Award-winning author Joseph Kanon is internationally recognized, having published bestsellers, including The Good German, which was made into a film starring George Clooney and Cate Blanchett. With much acclaim, I picked up his latest spy thriller with great expectation. I was disappointed.
Leaving Berlin takes place in 1949 Berlin; the city divided by the Allies into Soviet, French, British and American sectors. In the East, the Soviets rule with an iron fist, grabbing people off the streets for small suspected infractions, friends turn into informants, and war-time concentration camps are turned into prisons for party dissenters. At the center of the drama is Alex Meier, a Jewish German writer who was able to leave a concentration camp during the war after a payoff. 15 years later, after exile in America, he returns at the invitation of the new Soviet-backed German party to help form a cultural revival.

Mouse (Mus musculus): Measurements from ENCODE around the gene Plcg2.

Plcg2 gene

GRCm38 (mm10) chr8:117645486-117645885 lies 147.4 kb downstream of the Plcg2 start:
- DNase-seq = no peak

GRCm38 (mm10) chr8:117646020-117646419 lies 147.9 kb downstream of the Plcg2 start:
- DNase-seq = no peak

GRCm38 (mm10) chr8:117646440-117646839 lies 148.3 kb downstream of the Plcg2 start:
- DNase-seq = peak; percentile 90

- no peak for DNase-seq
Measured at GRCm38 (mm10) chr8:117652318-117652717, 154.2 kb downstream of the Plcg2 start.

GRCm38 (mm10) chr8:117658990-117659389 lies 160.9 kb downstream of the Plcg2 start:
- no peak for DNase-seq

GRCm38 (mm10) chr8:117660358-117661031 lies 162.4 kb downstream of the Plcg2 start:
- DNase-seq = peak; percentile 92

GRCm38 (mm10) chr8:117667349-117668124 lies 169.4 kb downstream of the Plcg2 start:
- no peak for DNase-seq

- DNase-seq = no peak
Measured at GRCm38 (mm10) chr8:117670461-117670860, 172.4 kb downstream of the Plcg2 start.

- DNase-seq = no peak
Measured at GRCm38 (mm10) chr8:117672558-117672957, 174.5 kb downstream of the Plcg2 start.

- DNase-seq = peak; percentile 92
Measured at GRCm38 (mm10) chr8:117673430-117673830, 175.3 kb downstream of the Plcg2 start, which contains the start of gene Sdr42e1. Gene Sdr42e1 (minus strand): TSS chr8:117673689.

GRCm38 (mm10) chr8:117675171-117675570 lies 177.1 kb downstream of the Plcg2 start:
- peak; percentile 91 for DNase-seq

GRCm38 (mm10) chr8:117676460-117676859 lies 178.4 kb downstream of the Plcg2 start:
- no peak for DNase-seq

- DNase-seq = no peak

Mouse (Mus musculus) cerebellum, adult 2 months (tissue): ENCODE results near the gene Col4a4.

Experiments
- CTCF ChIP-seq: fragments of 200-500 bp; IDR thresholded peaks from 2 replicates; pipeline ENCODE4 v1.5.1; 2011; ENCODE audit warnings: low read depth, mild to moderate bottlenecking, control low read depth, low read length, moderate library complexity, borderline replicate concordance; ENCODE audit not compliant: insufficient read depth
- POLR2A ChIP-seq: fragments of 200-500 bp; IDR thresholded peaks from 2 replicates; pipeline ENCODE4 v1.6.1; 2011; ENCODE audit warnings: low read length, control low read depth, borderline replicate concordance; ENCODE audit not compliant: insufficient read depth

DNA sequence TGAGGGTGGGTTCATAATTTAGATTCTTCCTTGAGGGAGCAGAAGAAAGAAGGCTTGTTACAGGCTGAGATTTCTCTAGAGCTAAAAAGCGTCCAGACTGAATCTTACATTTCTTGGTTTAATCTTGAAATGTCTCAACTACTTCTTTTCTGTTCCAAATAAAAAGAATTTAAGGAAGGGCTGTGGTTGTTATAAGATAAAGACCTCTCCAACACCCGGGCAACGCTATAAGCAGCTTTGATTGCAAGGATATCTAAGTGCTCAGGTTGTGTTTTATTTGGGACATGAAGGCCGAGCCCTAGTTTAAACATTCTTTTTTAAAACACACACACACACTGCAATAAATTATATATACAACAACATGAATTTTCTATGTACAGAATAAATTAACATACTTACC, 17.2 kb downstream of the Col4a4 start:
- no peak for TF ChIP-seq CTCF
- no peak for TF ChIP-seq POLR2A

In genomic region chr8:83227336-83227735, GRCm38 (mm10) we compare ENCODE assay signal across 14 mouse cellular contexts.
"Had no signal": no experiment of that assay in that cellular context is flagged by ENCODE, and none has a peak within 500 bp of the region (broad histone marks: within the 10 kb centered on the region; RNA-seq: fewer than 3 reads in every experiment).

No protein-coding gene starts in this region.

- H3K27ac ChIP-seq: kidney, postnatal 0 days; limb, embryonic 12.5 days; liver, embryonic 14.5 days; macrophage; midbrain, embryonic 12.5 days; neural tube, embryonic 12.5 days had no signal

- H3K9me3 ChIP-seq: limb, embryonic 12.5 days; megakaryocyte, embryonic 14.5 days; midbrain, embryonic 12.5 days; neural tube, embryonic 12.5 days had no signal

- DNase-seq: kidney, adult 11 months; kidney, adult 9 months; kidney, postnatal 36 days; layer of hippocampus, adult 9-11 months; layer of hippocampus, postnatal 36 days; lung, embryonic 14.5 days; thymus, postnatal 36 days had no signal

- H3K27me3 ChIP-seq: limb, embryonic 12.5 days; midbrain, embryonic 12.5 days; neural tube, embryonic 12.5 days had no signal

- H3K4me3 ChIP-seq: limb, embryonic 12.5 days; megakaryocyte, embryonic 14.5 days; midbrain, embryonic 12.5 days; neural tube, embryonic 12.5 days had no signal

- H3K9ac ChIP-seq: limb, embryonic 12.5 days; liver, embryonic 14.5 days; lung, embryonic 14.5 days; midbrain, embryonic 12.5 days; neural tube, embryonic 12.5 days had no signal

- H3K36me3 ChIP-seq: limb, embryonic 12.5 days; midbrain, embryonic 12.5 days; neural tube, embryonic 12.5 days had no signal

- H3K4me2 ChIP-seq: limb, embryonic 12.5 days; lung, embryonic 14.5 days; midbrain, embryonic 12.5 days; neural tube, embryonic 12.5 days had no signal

Before his return to Berlin, Alex is recruited by the CIA to spy on his childhood love, Irene because she is now involved with a high-ranking Soviet official. Upon his arrival in his native city, the amateur spy quickly becomes an expert in leaving no witnesses and playing sides against each other. The action ensues with encounters of old friends, car chases, clandestine meetings and multiple betrayals. The young writer is at the vortex of a rather unbelievable drama.
While an interesting story line, Leaving Berlin was hard to follow at times. After getting used to a unique writing style, I managed through a series of characters lacking in depth throughout. The women of the story are given rambling dialogue and portrayed without any savvy or intelligence in the name of survival. And our protagonist’s character, Alex advanced so quickly in his spy skills, surpassing his handlers, I just couldn’t buy into it.
Having been widely acclaimed for previous works, I may give Joseph Kanon another try. But for now, I have a full stack of promising books waiting for me.
Publisher: Atria Books
Vickie’s rating: 2 stars